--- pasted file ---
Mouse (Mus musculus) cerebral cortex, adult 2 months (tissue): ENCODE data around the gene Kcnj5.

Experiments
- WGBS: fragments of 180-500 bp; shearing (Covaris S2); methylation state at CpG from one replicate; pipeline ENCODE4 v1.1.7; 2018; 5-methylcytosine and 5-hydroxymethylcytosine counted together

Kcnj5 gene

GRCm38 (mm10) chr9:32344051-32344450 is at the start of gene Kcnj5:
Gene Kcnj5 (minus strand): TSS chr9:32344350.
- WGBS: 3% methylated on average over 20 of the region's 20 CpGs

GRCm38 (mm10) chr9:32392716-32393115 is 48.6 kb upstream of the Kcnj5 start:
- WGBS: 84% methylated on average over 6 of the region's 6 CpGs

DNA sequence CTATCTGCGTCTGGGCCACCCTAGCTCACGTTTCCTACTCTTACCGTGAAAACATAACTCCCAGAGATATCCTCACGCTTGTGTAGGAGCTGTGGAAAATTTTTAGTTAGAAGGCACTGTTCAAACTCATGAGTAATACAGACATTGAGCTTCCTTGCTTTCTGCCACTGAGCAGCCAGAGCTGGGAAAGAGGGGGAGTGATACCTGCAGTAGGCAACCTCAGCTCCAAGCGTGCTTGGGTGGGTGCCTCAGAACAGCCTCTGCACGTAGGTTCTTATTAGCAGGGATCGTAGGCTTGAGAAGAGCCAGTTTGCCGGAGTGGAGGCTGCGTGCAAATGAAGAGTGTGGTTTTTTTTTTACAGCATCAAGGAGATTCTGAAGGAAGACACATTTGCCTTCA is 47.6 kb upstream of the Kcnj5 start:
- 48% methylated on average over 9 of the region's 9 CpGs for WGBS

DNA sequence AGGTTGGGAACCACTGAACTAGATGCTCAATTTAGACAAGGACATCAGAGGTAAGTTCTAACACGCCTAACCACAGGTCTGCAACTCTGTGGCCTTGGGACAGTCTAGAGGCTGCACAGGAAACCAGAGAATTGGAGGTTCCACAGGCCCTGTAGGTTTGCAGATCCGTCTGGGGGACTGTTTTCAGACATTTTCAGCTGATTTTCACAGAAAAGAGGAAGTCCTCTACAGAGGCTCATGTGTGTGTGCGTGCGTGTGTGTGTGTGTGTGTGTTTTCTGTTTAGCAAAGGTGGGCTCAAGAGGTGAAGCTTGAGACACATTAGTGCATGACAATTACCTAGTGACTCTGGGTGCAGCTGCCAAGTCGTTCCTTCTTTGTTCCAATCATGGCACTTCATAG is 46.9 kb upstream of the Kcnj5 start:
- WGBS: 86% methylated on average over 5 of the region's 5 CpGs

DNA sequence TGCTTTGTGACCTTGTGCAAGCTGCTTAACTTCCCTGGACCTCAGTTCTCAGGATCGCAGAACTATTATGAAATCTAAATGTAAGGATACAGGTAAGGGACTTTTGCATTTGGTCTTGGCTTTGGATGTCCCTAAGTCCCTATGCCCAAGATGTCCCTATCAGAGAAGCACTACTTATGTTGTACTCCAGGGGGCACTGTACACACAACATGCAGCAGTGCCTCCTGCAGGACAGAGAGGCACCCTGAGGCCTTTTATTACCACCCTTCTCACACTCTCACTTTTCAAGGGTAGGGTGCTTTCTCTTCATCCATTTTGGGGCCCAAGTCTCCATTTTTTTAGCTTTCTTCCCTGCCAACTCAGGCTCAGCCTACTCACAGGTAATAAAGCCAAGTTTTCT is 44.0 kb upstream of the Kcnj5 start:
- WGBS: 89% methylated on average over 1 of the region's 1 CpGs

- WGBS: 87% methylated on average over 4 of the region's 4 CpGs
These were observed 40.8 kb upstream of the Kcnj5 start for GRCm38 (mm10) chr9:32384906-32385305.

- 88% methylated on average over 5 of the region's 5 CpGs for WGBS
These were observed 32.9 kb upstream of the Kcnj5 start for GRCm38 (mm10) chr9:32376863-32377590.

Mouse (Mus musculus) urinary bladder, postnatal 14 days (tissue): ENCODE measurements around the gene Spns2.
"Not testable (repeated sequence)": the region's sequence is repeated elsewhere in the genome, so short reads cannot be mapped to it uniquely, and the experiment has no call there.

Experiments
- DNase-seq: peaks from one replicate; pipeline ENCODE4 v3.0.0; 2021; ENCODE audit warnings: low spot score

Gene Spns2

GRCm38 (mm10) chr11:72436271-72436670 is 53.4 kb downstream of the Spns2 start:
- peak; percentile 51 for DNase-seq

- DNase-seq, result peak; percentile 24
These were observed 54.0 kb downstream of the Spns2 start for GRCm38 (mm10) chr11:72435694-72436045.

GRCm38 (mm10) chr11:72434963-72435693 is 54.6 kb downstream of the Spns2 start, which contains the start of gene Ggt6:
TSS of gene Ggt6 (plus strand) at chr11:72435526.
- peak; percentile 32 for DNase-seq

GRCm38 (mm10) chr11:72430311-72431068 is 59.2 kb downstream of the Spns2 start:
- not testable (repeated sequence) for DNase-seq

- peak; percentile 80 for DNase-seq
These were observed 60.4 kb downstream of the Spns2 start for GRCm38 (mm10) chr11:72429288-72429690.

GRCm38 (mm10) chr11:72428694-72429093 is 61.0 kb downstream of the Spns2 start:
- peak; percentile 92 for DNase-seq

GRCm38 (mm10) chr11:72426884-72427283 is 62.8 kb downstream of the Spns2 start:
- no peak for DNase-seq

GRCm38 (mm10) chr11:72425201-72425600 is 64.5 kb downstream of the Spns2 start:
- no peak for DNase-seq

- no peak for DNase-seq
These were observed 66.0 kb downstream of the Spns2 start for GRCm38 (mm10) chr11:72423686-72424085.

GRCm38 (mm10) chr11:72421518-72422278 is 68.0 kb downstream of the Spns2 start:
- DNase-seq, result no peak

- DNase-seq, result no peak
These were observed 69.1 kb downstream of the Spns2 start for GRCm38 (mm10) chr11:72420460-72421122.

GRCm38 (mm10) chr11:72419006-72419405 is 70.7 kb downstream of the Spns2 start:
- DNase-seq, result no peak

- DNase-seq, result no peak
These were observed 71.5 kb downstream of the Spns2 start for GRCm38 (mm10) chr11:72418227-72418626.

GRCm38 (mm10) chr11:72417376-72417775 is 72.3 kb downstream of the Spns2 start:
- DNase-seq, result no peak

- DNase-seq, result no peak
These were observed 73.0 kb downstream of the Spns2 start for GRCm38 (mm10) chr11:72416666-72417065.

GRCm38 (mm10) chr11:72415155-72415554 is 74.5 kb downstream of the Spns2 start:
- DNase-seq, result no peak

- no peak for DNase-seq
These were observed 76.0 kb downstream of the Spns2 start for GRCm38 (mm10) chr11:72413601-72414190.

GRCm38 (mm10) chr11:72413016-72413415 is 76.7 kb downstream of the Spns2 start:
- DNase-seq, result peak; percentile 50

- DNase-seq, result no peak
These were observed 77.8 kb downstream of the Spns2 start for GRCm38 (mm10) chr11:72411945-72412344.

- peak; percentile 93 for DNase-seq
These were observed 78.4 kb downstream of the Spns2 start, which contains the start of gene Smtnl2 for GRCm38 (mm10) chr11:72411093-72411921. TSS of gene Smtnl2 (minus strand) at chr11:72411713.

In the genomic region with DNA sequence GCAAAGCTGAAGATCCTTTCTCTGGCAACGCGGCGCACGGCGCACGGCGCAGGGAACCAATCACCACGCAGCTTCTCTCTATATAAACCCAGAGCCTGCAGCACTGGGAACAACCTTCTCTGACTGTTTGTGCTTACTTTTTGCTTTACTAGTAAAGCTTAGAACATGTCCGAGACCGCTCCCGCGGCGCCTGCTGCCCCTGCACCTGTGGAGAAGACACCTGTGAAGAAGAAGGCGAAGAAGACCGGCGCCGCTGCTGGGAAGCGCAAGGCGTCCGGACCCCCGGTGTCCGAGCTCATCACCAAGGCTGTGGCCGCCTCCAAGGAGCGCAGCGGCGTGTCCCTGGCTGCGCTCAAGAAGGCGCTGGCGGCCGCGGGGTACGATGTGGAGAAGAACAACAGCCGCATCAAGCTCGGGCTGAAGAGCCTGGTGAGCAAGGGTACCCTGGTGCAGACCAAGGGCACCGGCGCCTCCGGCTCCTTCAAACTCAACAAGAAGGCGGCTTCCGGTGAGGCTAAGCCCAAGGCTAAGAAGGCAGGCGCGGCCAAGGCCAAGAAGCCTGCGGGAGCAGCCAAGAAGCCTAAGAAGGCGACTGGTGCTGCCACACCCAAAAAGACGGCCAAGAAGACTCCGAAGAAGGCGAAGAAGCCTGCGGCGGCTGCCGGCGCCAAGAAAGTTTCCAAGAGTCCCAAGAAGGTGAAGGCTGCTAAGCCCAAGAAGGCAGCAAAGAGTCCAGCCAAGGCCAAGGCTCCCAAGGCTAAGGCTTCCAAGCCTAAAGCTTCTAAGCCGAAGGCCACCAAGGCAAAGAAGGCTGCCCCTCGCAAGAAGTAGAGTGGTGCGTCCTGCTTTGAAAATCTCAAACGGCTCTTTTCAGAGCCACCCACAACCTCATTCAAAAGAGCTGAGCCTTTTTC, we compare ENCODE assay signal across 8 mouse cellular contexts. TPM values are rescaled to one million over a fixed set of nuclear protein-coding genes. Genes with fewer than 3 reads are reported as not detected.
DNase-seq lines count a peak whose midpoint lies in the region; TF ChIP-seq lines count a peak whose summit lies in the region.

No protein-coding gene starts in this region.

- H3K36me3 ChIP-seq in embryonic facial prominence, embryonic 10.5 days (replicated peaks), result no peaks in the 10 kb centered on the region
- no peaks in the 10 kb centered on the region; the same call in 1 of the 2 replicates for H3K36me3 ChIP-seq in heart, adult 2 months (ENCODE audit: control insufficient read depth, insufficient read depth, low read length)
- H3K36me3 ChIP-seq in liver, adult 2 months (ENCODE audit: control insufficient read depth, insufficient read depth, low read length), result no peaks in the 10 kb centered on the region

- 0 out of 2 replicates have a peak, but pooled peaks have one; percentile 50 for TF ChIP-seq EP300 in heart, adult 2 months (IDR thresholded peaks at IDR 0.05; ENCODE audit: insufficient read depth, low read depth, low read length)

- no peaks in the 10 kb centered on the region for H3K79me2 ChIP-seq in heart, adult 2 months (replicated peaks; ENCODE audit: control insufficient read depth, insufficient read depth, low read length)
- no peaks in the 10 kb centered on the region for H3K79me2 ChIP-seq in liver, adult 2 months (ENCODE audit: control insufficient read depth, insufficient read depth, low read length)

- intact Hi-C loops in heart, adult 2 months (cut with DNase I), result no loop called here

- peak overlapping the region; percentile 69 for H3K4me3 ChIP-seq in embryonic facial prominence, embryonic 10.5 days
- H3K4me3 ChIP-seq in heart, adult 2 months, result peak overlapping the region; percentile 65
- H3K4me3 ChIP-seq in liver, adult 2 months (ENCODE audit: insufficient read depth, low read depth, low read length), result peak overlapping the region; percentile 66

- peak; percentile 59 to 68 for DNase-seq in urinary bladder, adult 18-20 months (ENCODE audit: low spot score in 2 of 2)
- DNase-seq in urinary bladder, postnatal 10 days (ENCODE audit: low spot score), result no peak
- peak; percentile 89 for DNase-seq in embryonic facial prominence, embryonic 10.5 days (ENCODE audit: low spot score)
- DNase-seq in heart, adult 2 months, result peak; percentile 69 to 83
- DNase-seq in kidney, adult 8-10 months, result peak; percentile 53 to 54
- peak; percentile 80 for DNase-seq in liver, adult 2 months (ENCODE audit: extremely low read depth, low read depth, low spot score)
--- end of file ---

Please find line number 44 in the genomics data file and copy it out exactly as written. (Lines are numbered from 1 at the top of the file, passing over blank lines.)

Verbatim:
GRCm38 (mm10) chr11:72421518-72422278 is 68.0 kb downstream of the Spns2 start: